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The City and The Víziváros Area

Post Office Savings Bank (Postatakarék) 10G V. Hold utca 4. ••• “Hungarian style has no past but it does have a future”, said Ödön Lechner (1845 – 1914), one of the most influential architects of Hungarian art nouveau. When he finished this building in 1901, it received a warm welcome from his contemporaries who admired the simplicity of its handling of space and its use of Hungarian folk ornamentation. The beautiful plainness of the main walls gives no indication of how restlessly alive the building is inside and at the roof level. The building’s greatest attraction is undoubtedly its roof of green, yellow, blue and brown hexagonal tiles, hidden behind the yellow majolica waves that crown the top of the main walls. The roof is full of flowers familiar from folk embroidery, angel-wings, Turkish turbans and scary dragon tails. This, however, can only be inspected from farther away. A disciple of the architect once asked him: “But tell me, master, why did you build a roof so ornamented, as no one will ever see it from street level?” Lechner answered: “the birds will.” When Lechner died, all unionised building workers stopped work for five minutes. Batthyány Eternal Flame (Batthyány-örökmécses) 10H ••• On October 6, 1849, shortly after the suppression of the Hungarian insurrection against Habsburg rule, thirteen Hungarian generals were executed and the prime minister of the Revolutionary Government, Count Lajos Batthyány, was shot and killed on this site, which (as we saw above), was then the army barracks. Batthyány is commemorated by a permanent flame inside a red cup (Móric Pogány, 1926). Some years ago people living nearby were shocked to see that the flame – at the crossing of Báthory utca, Aulich utca and Hold utca – had gone out. They wrote indignant letters to a newspaper, and the permanent flame was quietly relit. In the dying years of the Communist régime, the police used force to break up several demonstrations here. Café Szabadság 10H V. Aulich utca 8., www.szabadsag­kavehaz.hu ••• This café of historical importance reopened late in 2008. Almost all of the original space was reclaimed, and someday maybe the missing section will be returned from the adjacent bank. They capitalize on the fact that Endre Ady (1878 – 1919), the iconoclastic, larger-than-life poet used to come here. It was not his favourite café, but he definitely wrote an important and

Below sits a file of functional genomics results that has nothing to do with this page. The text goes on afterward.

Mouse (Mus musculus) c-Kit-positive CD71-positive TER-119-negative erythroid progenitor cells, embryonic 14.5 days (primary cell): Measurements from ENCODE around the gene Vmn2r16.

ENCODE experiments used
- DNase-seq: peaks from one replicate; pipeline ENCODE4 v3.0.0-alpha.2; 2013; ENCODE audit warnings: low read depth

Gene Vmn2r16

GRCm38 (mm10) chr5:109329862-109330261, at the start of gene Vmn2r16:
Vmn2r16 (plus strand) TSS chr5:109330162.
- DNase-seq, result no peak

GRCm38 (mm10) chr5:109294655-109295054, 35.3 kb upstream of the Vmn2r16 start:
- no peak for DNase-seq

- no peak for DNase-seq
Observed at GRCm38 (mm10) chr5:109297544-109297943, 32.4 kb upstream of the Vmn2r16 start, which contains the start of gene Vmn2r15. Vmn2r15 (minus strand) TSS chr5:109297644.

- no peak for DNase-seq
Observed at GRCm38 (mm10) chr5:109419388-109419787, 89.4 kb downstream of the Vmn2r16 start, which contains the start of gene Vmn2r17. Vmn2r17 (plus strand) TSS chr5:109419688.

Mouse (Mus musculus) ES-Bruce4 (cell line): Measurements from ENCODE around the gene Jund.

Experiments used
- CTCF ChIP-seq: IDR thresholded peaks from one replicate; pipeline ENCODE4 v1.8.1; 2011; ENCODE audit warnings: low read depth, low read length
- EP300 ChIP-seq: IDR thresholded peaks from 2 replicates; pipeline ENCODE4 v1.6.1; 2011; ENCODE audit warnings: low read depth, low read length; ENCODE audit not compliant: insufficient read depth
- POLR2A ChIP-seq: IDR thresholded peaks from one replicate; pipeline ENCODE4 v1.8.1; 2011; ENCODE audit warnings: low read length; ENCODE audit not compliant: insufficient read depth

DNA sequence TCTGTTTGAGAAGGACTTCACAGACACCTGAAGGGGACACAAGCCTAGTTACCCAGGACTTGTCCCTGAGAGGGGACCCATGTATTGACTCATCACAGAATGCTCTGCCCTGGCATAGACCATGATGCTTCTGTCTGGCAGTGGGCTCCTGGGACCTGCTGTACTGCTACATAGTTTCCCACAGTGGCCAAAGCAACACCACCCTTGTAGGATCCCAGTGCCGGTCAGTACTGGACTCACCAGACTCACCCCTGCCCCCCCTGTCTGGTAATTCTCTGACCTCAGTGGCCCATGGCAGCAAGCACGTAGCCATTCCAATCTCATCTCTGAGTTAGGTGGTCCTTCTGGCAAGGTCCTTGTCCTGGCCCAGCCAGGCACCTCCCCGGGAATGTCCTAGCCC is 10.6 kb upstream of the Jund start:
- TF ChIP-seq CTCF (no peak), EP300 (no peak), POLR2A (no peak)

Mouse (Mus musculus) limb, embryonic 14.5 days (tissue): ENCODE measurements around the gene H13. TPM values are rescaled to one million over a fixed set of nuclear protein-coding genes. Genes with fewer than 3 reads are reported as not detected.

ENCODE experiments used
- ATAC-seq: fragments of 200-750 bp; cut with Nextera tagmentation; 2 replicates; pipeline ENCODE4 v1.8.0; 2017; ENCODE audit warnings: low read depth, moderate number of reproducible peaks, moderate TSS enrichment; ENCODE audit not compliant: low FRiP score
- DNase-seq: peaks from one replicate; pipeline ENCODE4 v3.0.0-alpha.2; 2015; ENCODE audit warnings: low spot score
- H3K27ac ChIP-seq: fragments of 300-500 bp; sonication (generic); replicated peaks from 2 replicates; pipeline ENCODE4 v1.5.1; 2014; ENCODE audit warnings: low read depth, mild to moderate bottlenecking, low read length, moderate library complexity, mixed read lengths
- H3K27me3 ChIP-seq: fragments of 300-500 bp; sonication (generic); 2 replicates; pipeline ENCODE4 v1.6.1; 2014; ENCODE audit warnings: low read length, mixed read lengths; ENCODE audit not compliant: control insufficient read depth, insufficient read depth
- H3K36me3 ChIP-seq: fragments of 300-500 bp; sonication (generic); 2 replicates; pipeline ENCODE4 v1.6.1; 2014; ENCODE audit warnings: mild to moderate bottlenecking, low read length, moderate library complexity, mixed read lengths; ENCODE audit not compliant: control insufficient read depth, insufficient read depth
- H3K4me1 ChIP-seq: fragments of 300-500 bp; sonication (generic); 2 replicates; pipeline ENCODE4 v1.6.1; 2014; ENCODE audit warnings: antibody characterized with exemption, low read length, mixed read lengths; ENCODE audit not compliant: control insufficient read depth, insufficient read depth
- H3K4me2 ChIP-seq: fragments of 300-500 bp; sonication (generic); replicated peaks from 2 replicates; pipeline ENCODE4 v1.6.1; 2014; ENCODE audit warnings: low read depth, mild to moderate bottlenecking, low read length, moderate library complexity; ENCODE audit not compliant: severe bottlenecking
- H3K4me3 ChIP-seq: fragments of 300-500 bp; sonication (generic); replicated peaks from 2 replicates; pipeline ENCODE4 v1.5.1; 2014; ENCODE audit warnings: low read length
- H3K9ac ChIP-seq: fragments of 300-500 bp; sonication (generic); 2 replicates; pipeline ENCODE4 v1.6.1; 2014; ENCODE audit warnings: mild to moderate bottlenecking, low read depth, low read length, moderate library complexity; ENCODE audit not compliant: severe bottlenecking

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mysterious poem here: “Struggle with the Pig-Headed Warlord” (1906). That’s why in the rear you can spot the lifesized poet scribbling something, probably this very poem, at a table. The exorbitant sum the owner poured into this project may never come back. Unfortunately, the laudable zeal in resurrecting this café did not come with good taste (note the kitschy, pseudo-authentic paintings created yesterday, the chandeliers and the massive, marble and granite-clad toilets). Don’t miss the upstairs, where you can smoke and see an untouched part of the ceiling. It’s a great hiding spot for secret lovers. Bedő House – Museum of Hungarian Art Nouveau 10M V. Honvéd utca 3., www.magyarszecessziohaza.hu, open Mon­­­day to Saturday 10 a.m. to 5 p.m. ••• The year 2000 was a great year for Budapest’s art nouveau fans. The renovation of their favourite building (Emil Vidor, 1903), which is one of the best kept secrets of the Lipótváros (Leopold Town) neighbourhood was completed. Inside there are fine details; stained glass windows in almost every apartment; nice, green doorframes; and brass peepholes on the front doors. The family of the one-time owner of the building still lives on the first floor. Tivadar Vad, a building contractor who had worked on the opposite bank and did a great job, was asked if he was interested in renovating this one as well. He was, in return for the ownership of the loft space. How could he have avoided a task like this since he was a lover and collector of Hungarian art nouveau? He rented, then bought the ground-floor shop space, which had been spoiled by a series of brutal and unprofessional alterations. He renovated it, had the portal reconstructed on the basis of a single photograph, and filled it with his own collection of furniture, textiles and glass. He created a three-level café and collection, which is practically a museum, even though it lacks detailed signs, and a catalogue. The author works in that block, in a loft space – isn’t he lucky?

Walk TWO

Walk TWO

West. The ambassador let him use his own third floor office and in 1971 he was forced to leave Hungary. He was an obstacle to the reconciliation between the Vatican and Hungary, a controversial one especially from the former side.

The City and The Víziváros Area

This part of the fifth district, called Lipótváros (named for Leopold II, Emperor of Austria, king of Hungary) swarms with people during the day, but is almost completely dead in the evenings. Its main street, the broad, elegant Alkotmány utca, does not really lead anywhere and so has little traffic. But this is the route taken by all important guests when visiting the Parliament. The Statue of Imre Nagy 10N ••• Imre Nagy (1896 – 1958) was a communist all of his life and allegedly had a dark career in the Soviet secret police in the 1930s. During the 1950s he was made prime minister in the very relative thaw in 1953. He was demoted

2011.04.20. 15:49:21

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András Török's Budapest: A Critical Guide  

The Celebrated Insider's Guide, upgraded many times, probably the deepest and funnieast and truest portrait of any major European city. With...

András Török's Budapest: A Critical Guide  

The Celebrated Insider's Guide, upgraded many times, probably the deepest and funnieast and truest portrait of any major European city. With...

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